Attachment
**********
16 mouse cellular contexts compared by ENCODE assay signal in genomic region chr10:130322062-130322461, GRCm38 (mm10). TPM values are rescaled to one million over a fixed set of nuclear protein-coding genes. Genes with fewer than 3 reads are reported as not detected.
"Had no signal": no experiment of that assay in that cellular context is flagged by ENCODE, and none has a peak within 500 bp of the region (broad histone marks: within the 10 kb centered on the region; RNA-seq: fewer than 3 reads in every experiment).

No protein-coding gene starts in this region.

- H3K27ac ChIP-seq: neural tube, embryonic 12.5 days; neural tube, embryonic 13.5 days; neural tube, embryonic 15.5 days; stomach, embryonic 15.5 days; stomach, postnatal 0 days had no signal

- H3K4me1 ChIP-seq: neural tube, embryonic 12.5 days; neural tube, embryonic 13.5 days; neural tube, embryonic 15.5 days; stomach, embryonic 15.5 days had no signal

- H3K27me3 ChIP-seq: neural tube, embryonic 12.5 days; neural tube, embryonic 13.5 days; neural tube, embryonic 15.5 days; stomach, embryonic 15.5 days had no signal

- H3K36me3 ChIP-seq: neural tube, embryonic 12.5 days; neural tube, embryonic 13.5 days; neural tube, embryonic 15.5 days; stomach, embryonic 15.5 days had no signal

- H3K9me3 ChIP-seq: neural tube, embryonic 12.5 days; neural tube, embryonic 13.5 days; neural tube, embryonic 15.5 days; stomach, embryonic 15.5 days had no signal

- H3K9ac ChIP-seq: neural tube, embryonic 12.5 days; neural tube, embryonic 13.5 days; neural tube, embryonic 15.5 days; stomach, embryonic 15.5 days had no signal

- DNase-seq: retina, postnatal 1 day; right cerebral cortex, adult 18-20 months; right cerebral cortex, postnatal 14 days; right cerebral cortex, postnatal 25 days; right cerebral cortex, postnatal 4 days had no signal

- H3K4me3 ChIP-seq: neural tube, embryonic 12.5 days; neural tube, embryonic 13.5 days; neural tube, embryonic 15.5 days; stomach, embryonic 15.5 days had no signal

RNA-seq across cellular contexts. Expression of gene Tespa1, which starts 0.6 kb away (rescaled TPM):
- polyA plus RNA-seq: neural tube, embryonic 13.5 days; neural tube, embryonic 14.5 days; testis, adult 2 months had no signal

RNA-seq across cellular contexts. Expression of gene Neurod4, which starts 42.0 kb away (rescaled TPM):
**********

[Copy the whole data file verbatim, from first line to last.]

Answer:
16 mouse cellular contexts compared by ENCODE assay signal in genomic region chr10:130322062-130322461, GRCm38 (mm10). TPM values are rescaled to one million over a fixed set of nuclear protein-coding genes. Genes with fewer than 3 reads are reported as not detected.
"Had no signal": no experiment of that assay in that cellular context is flagged by ENCODE, and none has a peak within 500 bp of the region (broad histone marks: within the 10 kb centered on the region; RNA-seq: fewer than 3 reads in every experiment).

No protein-coding gene starts in this region.

- H3K27ac ChIP-seq: neural tube, embryonic 12.5 days; neural tube, embryonic 13.5 days; neural tube, embryonic 15.5 days; stomach, embryonic 15.5 days; stomach, postnatal 0 days had no signal

- H3K4me1 ChIP-seq: neural tube, embryonic 12.5 days; neural tube, embryonic 13.5 days; neural tube, embryonic 15.5 days; stomach, embryonic 15.5 days had no signal

- H3K27me3 ChIP-seq: neural tube, embryonic 12.5 days; neural tube, embryonic 13.5 days; neural tube, embryonic 15.5 days; stomach, embryonic 15.5 days had no signal

- H3K36me3 ChIP-seq: neural tube, embryonic 12.5 days; neural tube, embryonic 13.5 days; neural tube, embryonic 15.5 days; stomach, embryonic 15.5 days had no signal

- H3K9me3 ChIP-seq: neural tube, embryonic 12.5 days; neural tube, embryonic 13.5 days; neural tube, embryonic 15.5 days; stomach, embryonic 15.5 days had no signal

- H3K9ac ChIP-seq: neural tube, embryonic 12.5 days; neural tube, embryonic 13.5 days; neural tube, embryonic 15.5 days; stomach, embryonic 15.5 days had no signal

- DNase-seq: retina, postnatal 1 day; right cerebral cortex, adult 18-20 months; right cerebral cortex, postnatal 14 days; right cerebral cortex, postnatal 25 days; right cerebral cortex, postnatal 4 days had no signal

- H3K4me3 ChIP-seq: neural tube, embryonic 12.5 days; neural tube, embryonic 13.5 days; neural tube, embryonic 15.5 days; stomach, embryonic 15.5 days had no signal

RNA-seq across cellular contexts. Expression of gene Tespa1, which starts 0.6 kb away (rescaled TPM):
- polyA plus RNA-seq: neural tube, embryonic 13.5 days; neural tube, embryonic 14.5 days; testis, adult 2 months had no signal

RNA-seq across cellular contexts. Expression of gene Neurod4, which starts 42.0 kb away (rescaled TPM):